2011-03-31 / News

Bay named one of nation’s Great Waters

Narragansett Bay has been named one of America’s Great Waters, recognizing its ecological, economic and cultural importance to the region. The announcement last week by America’s Great Waters Coalition adds Narragansett Bay and its connected rivers and coastal waters to 10 original Great Waters established in 2010.

The designation is part of a nationwide effort to build support for the nation’s most valuable and threatened waterways through regional ecosystembased environmental management, coordination and collaboration across state lines and traditional boundaries.

Narragansett Bay and the coastal waters of Southern New England now bridge a gap between Long Island Sound and the Gulf of Maine, which already have Great Waters Designation.

Save The Bay applied for this designation in 2010. The original Great Waters include the Great Lakes, Coastal Louisiana, the Everglades, Chesapeake Bay, Long Island Sound, the Gulf of Maine, Lake Champlain, the Mississippi River, Puget Sound and San Francisco Bay.

Along with Narragansett Bay, also added were Albemarle-Pamlico Estuary, the Colorado River, the Delaware River Basin, Galveston Bay, the Missouri River, the New York-New Jersey Harbor Estuary, the Ohio River Basin and the Rio Grande.

“Narragansett Bay deserves this distinction,” said Save The Bay Executive Director Jonathan Stone. “More than ever, we need to work closely with our neighboring states and the federal government to see the big picture. We are part of a unique Southern New England ecosystem, and it makes good economic and practical sense to coordinate and collaborate in its management.”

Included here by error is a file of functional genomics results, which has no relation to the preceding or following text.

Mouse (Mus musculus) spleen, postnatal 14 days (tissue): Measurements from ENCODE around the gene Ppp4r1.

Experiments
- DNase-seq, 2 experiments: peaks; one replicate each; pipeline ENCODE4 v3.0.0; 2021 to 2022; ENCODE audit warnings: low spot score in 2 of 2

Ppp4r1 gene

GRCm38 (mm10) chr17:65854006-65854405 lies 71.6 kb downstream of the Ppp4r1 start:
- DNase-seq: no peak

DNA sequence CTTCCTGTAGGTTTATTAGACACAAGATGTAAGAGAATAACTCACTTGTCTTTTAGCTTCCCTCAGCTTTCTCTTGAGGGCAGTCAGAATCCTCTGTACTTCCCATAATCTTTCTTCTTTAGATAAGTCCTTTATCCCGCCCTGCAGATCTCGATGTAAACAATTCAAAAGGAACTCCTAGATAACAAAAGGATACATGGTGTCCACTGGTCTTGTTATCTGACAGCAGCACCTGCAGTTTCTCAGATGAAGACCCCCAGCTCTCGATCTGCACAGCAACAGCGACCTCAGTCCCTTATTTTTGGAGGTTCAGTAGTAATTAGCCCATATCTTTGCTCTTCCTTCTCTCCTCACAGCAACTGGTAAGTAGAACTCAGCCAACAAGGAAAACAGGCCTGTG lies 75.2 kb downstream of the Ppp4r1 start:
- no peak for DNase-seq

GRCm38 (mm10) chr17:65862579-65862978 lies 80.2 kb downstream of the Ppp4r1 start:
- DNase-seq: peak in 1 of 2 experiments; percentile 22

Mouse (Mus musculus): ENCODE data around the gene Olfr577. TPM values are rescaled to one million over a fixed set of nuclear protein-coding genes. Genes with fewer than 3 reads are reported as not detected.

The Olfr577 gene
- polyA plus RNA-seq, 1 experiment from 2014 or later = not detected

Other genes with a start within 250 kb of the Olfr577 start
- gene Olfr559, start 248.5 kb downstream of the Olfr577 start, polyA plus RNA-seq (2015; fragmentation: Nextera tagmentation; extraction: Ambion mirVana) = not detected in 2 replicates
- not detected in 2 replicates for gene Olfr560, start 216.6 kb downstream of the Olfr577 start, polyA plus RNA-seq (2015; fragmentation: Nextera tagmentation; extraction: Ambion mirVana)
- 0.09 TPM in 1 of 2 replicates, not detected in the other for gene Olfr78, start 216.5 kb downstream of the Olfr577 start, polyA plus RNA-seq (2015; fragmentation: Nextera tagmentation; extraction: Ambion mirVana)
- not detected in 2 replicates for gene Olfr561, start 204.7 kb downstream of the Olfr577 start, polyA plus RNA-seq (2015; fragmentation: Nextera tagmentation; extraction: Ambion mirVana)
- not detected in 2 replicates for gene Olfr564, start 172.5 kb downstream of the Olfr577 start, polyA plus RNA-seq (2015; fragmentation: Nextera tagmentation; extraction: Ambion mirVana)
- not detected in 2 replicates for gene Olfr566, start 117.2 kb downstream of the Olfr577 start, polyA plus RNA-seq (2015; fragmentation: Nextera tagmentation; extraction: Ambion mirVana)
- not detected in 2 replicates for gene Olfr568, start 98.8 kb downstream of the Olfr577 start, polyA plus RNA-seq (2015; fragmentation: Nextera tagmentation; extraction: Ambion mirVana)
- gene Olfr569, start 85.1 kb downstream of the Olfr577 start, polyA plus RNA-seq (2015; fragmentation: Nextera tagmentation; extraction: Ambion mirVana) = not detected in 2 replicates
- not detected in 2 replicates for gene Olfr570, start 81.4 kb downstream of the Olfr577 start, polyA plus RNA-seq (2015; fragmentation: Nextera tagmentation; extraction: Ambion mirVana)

“The addition of Narragansett Bay to the Great Waters Coalition is a strong and significant move, as it solidifies the New England states with their connected Great Waters,” Peter Alexander said, the director of the Northeast Great Waters Coalition. “Rhode Island can now align its plans with its neighbors and build lasting support for clean water infrastructure and habitat restoration. In this budget climate, we need to work harder to underscore the critical needs and the benefits of investment in our waterways.”

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